There is much more that I could list, but this will suffice for now.

Although my public record, or anyone's public record, is "fair game" for critique, I would hope that you would take the time to learn something about someone other than 2nd and 3rd hand "talking points" before casting stones.

What do they call it?

Politics of personal destruction?

I thought you wanted to be better than that.

Chuck Naughton

Sail Away said...

Mr. Naughton, Thank you for your insight. However, one single sentence undermines your entire argument. You stated, "While I agree that there are legitimate questions regarding hypocrisy in the political realm raised by the prospect of the Democrats attempting to gain control of the legislature in the same manner as the Republicans have."

That is exactly the point of the post.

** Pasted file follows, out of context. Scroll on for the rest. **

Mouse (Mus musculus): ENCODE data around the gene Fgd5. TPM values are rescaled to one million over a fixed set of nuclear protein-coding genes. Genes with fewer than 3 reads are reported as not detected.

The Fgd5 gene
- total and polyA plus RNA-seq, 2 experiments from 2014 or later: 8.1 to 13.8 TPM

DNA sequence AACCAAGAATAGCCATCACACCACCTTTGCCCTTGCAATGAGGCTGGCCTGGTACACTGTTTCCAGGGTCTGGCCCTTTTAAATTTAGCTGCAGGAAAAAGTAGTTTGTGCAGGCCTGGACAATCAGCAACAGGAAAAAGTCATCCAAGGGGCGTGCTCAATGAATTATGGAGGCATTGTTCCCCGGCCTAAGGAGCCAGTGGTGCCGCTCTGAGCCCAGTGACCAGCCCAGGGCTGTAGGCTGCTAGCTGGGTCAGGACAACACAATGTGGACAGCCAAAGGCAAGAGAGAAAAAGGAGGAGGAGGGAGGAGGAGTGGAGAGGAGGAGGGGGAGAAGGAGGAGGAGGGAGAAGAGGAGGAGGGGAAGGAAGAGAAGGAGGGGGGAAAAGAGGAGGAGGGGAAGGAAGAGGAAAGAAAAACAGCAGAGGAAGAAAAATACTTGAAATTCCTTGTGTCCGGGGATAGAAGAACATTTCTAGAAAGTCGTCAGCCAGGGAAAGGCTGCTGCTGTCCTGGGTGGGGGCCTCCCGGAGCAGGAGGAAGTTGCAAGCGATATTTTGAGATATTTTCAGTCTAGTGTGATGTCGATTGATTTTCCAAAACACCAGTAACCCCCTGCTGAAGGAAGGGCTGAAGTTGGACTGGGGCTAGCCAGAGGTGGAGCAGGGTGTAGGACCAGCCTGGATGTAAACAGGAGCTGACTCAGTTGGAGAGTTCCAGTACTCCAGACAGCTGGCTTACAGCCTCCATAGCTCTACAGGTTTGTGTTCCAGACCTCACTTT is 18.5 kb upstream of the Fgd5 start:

As for the Reps being responsible for the costs related to the suit, I can see your point because the County Attorney made the decision to hire outside counsel.

My response to that is this: If this frivolous lawsuit had not been filed in the first place, there would not have been a need for any counsel at all.

Thanks for contributing. Even though we disagree on this issue, I do appreciate your input.

Scott Leffler said...

One point that Chuck makes here has always been a point of discontent for me and that's "County Attorney" Claude Jorge's penchant for hiring outside council. Claude only seems to be around when the GOP wants to be told that they're in the right. Other than that, he's no where to be found.